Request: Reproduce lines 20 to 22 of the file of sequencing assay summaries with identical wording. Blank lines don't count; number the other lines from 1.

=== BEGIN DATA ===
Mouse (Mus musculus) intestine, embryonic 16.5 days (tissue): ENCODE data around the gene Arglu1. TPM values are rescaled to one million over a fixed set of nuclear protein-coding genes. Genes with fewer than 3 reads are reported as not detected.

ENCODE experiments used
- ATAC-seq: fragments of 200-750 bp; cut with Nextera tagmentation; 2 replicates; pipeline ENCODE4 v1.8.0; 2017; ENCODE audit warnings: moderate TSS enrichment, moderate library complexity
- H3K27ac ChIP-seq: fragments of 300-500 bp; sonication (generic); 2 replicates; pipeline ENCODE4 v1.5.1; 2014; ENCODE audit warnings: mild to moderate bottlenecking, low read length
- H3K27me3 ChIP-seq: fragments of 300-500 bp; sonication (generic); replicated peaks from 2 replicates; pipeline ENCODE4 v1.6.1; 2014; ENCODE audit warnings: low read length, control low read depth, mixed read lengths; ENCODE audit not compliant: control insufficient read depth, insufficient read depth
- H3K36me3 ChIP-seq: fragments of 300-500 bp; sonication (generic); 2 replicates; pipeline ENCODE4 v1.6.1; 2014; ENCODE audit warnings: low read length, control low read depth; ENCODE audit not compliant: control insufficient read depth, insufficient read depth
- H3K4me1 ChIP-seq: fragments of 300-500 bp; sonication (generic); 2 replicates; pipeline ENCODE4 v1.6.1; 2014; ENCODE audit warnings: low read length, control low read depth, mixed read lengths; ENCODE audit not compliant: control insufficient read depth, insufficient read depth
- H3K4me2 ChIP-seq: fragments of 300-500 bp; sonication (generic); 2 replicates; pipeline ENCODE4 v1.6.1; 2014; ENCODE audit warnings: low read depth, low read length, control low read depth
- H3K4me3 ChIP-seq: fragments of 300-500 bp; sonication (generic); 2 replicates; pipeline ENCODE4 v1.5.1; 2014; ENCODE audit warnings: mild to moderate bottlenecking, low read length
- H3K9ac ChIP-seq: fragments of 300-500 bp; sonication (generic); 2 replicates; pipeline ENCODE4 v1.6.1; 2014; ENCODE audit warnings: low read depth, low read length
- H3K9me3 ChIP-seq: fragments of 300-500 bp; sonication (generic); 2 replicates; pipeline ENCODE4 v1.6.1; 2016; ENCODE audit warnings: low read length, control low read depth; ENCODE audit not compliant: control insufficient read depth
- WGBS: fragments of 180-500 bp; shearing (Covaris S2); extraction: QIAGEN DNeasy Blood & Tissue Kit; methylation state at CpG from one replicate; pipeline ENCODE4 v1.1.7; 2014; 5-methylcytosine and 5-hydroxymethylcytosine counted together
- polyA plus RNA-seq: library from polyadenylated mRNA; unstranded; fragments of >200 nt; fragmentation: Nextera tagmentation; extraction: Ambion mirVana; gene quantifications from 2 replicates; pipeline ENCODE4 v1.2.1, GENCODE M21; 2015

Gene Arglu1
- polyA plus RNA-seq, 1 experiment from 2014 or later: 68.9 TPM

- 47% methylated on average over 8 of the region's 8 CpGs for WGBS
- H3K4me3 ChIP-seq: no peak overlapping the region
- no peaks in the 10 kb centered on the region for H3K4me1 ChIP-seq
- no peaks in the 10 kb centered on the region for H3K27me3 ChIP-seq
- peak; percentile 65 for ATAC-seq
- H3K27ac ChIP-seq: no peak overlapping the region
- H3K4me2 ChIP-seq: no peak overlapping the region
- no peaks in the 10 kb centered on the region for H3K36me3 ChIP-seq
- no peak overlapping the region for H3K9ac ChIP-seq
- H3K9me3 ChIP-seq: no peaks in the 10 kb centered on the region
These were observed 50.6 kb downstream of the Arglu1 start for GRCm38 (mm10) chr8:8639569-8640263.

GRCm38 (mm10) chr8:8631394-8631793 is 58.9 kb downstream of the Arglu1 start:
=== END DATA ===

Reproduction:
- peak; percentile 65 for ATAC-seq
- H3K27ac ChIP-seq: no peak overlapping the region
- H3K4me2 ChIP-seq: no peak overlapping the region